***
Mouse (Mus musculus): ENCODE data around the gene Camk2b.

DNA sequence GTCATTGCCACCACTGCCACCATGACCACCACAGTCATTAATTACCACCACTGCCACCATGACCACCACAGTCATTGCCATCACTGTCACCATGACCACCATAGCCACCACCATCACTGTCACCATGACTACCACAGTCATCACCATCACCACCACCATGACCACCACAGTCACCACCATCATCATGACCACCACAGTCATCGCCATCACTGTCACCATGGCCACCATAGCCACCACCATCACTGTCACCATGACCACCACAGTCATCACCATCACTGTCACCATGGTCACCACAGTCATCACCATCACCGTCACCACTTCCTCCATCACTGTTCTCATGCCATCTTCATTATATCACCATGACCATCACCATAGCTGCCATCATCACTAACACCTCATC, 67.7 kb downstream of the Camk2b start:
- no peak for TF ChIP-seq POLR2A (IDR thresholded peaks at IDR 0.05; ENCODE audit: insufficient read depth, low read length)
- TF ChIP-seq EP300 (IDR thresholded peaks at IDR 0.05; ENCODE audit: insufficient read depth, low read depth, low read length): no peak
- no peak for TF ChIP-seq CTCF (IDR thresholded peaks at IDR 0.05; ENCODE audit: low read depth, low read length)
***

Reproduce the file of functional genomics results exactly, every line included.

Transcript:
Mouse (Mus musculus): ENCODE data around the gene Camk2b.

DNA sequence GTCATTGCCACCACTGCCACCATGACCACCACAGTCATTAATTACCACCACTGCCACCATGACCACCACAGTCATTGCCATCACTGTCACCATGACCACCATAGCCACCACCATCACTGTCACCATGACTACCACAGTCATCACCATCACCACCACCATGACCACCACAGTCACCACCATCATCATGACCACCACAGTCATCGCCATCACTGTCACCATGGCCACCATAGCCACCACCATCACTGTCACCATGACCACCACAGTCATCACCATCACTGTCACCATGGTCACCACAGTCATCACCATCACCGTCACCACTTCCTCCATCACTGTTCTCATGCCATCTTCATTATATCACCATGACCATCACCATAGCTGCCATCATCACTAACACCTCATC, 67.7 kb downstream of the Camk2b start:
- no peak for TF ChIP-seq POLR2A (IDR thresholded peaks at IDR 0.05; ENCODE audit: insufficient read depth, low read length)
- TF ChIP-seq EP300 (IDR thresholded peaks at IDR 0.05; ENCODE audit: insufficient read depth, low read depth, low read length): no peak
- no peak for TF ChIP-seq CTCF (IDR thresholded peaks at IDR 0.05; ENCODE audit: low read depth, low read length)